How NOT To Fail At Fostering A Cat

Meet our new foster cat Harvey, a.k.a. Couscous. Harvey is not shy, almost never sits still and has a serious sock fetish. He’s about the same size as Ruby and sometimes acts more dog like than she does. Although he’s a great cat, he’s already been surrendered to the city shelter twice in fifteen months – once because he had fleas and the second time because his family was moving.

My track record with fostering cats (not to mention dogs and rabbits) is not great. Pip, Rosie, Lulu, Cleo and Elsie were all foster fails. We actually adopted Ruby and the mice, but otherwise we are a family of fosters gone wrong, or right depending on your perspective. Some cats I planned to re-home or admit to a shelter, others just kind of stayed because I didn’t make a plan for them to leave. In my defense, I have fostered many cats and dogs that I didn’t keep (but only because there was literally no room at the inn. And by inn, I mean our house).

I’m hardwired for foster failure; I pretty much fall in love with any animal that is in my house for more than five minutes and if they stay overnight, forget about it. Sleepovers are hard for me – I get attached. Even though I always tell myself (and promise my husband) that it will be different this time, I will be a grown up, – it never works out. I want to keep ALL of them. But time, space, and resources don’t allow me to do so, which is probably a good thing.

Try Not fail at fostering a cat

Fostering a cat or dog is a really BIG deal and one of the most important things you can do to help homeless pets in your community. When you foster a cat or dog from a shelter, you literally make room for another one to be saved. And while there are worse things than failing at fostering, keeping every foster pet kind of defeats the purpose. You eventually, and probably pretty quickly, run out of space. It’s a glass half-empty or half-full thing. You are giving an animal a home BUT you might not have room to foster another one. We haven’t fostered in awhile because I failed too many times and we ran out of space. I know this on a rational level but I’m not always (ever) rational when it comes to animals. It’s my strength and weakness all wrapped up in one.

We may very well “foster fail” with Harvey. Here’s where we are: he met Rosie briefly; she hissed at him and he backed down (she’s half his size, which made this exchange hilarious). Unfortunately he doesn’t seem to like Ruby much and this may be a deal breaker. We are in a wait-and-see phase.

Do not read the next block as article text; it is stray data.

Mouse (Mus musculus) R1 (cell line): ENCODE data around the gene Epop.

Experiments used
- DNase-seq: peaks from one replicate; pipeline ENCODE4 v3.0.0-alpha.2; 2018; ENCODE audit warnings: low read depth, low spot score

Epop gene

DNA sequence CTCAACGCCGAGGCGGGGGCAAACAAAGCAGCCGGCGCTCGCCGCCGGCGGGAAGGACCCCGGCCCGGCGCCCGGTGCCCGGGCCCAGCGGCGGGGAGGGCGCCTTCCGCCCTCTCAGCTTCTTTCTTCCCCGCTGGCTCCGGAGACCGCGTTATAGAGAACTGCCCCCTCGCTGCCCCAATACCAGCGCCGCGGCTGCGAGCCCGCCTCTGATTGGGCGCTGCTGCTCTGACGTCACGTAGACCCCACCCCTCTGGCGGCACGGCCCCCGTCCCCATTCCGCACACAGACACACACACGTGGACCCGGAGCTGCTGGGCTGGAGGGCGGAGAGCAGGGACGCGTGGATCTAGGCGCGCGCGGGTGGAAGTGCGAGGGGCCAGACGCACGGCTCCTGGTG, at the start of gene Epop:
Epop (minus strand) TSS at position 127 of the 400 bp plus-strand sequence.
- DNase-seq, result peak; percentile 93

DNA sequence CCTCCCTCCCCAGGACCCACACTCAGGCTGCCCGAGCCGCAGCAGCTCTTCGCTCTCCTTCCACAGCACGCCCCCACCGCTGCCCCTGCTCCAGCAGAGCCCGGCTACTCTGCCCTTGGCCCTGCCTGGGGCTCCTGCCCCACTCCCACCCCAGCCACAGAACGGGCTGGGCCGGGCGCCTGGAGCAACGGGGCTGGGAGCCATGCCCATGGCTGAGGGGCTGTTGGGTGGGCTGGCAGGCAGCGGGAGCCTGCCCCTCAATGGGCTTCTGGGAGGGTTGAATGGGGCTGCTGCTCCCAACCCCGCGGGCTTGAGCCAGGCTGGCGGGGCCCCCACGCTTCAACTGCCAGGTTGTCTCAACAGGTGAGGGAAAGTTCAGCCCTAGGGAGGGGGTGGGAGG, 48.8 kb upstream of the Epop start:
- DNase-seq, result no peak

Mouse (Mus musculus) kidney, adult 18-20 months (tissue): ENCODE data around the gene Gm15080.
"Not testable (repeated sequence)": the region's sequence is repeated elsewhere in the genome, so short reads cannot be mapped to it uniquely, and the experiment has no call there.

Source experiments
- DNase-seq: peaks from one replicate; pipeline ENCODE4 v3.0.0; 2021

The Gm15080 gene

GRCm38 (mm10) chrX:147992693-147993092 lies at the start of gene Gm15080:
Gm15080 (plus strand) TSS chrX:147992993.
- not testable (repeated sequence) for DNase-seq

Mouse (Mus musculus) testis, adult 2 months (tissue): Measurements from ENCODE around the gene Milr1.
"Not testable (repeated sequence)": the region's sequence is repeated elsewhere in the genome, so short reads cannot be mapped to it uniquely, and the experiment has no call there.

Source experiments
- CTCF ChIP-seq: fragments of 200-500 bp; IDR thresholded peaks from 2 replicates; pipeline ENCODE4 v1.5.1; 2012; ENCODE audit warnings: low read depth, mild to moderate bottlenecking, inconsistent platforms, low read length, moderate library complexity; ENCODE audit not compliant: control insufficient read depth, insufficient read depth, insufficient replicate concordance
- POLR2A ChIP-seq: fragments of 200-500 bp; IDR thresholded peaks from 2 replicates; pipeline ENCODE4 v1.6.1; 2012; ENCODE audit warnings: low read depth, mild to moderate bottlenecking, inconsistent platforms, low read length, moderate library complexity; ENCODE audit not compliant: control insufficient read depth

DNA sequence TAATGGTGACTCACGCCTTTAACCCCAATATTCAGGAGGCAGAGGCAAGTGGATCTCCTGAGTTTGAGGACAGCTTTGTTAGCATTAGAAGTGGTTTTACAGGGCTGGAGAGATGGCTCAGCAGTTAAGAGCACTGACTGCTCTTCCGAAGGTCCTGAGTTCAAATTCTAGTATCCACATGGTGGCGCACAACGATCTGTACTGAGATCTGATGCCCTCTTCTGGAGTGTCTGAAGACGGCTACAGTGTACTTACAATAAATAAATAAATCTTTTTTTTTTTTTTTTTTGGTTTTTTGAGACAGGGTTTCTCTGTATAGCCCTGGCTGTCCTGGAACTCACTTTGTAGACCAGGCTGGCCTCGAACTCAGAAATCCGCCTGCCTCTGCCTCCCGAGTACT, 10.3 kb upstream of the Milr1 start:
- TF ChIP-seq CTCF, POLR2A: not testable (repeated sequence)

If we adopt Harvey we will be able to take another foster cat, but if we fail at the next one, we are out of room. It’s a big deal with consequences; no right or wrong, black or white answers just lots of grey. This is probably the most rational I have ever been about fostering and in full disclosure, it won’t last.

how not to fail at fostering a cat and forgive yourself if you do

How Not To Fail At Fostering A Cat

  1. Do not give your foster dog or cat a nickname – not even one. Nicknames are like a road map to foster failure. You don’t give someone a nickname unless you really like them a whole lot. Harvey currently has five nicknames: Couscous, Doggie (because I keep forgetting he’s a cat), Dribbles, Teddy, and Hot Pocket.
  2. Don’t keep your foster cat or dog in your bedroom. If they are sleeping on your bed, all bets are off, just sign those adoption papers now and be done with it. Harvey is currently staying in our bedroom and my connecting office. He was originally sequestered in my office, but somehow the door magically opened and now he’s in the bedroom.
  3. Don’t buy your foster cat or dog a bunch of new stuff. We bought Teddy a fluffy bed (which he promptly rejected). Fortunately, Rosie likes the new bed and Teddy likes Pip’s old bed so problem solved.
  4. Pretend they are just visiting. While you can’t take your foster cat out sightseeing, you can bring them breakfast on a tray like room service – and ask them if they are enjoying their stay and if they need anything else (like maybe a new home). Ideally, you may even be able to (depending on temperament and comfort level) take your foster dog on a tour of local attractions.
  5. Take your time, put your big girl pants on, and know your limits. Be realistic about your resources, time, space, and finances. And most importantly, be sensitive to how adding a new family member will impact your existing pets because they have a say in this, too!

The best thing about fostering is you save two lives – the animal you foster AND the animal who takes its place at the shelter. The not so great thing about fostering is you have to give them up, send them out into the world and trust that they will be safe and OK.